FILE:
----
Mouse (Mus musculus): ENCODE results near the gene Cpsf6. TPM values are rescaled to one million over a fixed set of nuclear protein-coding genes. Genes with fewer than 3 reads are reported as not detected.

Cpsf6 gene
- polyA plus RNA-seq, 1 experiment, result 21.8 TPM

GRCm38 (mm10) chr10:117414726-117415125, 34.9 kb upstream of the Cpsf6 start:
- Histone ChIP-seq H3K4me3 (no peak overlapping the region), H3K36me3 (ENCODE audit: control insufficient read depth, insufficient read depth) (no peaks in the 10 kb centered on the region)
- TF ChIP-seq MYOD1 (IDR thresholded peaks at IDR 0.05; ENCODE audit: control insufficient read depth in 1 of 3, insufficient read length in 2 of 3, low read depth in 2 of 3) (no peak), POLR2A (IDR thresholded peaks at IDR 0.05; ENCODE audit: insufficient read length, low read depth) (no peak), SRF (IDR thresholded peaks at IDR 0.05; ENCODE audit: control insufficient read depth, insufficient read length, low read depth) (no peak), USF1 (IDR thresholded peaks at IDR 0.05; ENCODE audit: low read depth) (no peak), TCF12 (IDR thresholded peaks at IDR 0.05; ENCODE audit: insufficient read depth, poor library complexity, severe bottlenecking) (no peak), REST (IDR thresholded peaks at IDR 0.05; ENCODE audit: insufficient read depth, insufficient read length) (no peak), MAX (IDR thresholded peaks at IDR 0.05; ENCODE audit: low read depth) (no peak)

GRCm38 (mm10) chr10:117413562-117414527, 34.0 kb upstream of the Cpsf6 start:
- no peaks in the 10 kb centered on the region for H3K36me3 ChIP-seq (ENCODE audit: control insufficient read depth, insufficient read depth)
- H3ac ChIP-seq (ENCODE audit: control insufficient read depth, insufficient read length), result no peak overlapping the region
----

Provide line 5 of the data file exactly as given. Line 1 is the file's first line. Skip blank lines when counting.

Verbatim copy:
- Histone ChIP-seq H3K4me3 (no peak overlapping the region), H3K36me3 (ENCODE audit: control insufficient read depth, insufficient read depth) (no peaks in the 10 kb centered on the region)